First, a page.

900 Jefferson Drive SW, Washington, DC.
The building is located on the National Mall, between the Smithsonian Castle and the Hirshhorn Museum. See a map of the National Mall.
Renovation UpdateThe Smithsonian and the U.S. Patent and Trademark Office have formed a collaboration to develop a new Innovation Pavilion at the Arts and Industries Building. The building is scheduled to reopen in summer 2014. It will be a center for active learning, engaging visitors using digital technology and informing them about new developments in American innovation and technology. The interior space will not be completely finished in 2014 because the permanent use of the building is uncertain. Plans for Arts and Industries Building are considered temporary as the Smithsonian awaits final disposition of the proposed National Museum of the American Latino, whose commission has recommended the building as a possible location of the new museum.
History of the Arts and Industries BuildingOn March 4, 1881, seven months before the building opened to the public, the Arts and Industries Building was used for the inaugural ball of President James Abram Garfield and Vice President Chester A. Arthur. The ground floor was initially dedicated to a wide range of exhibits including geology, taxidermy and animal exhibits, ethnology, comparative technology, navigation, architecture, musical instruments and historic artifacts. In 1910, many of the collections were moved to the new US National Museum, now known as the National Museum of Natural History.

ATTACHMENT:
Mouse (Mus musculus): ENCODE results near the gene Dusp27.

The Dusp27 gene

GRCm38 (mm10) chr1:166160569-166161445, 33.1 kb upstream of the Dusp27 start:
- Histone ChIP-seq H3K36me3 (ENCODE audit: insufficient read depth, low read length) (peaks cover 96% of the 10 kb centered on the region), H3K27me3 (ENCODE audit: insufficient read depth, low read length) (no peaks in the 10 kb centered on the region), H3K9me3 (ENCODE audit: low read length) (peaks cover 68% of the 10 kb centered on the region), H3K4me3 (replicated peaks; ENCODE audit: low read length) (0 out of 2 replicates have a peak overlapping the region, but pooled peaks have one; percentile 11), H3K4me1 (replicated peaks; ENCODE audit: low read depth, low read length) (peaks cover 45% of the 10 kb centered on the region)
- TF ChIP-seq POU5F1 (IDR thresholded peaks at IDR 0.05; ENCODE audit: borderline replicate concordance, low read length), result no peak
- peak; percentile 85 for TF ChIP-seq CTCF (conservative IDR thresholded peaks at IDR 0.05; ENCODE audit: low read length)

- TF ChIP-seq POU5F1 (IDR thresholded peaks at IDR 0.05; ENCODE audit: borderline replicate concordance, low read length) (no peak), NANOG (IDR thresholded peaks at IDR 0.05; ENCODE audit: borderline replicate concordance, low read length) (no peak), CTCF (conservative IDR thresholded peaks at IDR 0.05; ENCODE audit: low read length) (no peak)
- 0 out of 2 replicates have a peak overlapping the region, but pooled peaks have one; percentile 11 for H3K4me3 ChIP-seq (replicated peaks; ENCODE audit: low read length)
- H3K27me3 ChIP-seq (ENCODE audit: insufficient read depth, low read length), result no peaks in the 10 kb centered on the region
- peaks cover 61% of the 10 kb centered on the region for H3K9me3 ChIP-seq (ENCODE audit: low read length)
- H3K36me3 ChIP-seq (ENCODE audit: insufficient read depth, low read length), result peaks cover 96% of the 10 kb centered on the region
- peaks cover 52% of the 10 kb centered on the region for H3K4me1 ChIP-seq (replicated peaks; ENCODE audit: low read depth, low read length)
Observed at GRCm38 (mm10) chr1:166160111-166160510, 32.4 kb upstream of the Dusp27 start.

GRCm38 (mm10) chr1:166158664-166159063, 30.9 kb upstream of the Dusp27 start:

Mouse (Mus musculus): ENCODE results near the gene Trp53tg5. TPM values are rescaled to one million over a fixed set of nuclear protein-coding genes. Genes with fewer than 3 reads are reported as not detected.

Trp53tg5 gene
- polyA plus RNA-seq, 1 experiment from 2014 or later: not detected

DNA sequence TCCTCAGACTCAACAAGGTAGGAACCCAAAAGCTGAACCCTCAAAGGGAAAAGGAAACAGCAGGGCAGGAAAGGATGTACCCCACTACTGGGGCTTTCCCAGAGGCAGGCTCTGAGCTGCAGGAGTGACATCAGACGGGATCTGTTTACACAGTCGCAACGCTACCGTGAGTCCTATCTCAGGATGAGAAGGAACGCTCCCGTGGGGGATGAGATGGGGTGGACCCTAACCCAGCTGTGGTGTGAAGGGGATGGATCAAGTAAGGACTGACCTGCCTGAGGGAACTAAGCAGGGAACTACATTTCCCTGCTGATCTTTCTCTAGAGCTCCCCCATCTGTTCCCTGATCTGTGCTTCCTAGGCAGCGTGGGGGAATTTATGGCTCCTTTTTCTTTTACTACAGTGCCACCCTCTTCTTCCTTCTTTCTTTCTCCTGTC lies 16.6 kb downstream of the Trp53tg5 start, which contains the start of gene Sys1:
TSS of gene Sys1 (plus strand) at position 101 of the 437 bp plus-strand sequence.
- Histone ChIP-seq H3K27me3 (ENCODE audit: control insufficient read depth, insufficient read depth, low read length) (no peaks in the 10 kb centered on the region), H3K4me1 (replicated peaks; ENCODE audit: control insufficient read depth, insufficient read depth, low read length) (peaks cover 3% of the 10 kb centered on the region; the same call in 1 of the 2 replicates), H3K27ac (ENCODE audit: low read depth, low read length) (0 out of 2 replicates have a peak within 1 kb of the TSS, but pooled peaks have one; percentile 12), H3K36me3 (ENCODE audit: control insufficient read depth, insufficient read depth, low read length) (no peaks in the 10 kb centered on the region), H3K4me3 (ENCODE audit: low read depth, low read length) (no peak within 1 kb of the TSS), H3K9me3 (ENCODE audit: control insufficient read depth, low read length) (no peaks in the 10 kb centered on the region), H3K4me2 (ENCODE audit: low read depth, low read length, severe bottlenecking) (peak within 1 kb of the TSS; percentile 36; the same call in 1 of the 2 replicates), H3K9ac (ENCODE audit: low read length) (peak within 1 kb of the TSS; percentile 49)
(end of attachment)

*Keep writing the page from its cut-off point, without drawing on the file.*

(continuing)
For the next 50 years, the Arts and Industries Building showcased American history, and history of science and technology collections. Notable artificacts were the Star Spangled Banner, the Spirit of St. Louis, and the first display of the First Ladies Dresses. In 1964, the remaining historical collections were moved to the new Museum of History and Technology, now the National Museum of American History, and the National Air Museum took over the rest of the building. The Air Museum remained in the building until its own building opened in 1976.
The Arts and Industries Building was closed from 1974 to 1976 for renovation and reopened with 1876: A Centennial Exhibition, which displayed many of the original objects from the Philadelphia Centennial. In 1979, the Discovery Theater, began producing programming for a young audience in the building. In 1981, an experimental sensory garden for handicapped visitors was developed on the east side of the building, and in 1988 it was renovated and named the Mary Livingston Ripley Garden. In 2006, the building was closed due to its deteriorating condition. In 2009, it received funding through the American Recovery and Reinvestment Act of 2009, and is currently undergoing renovation.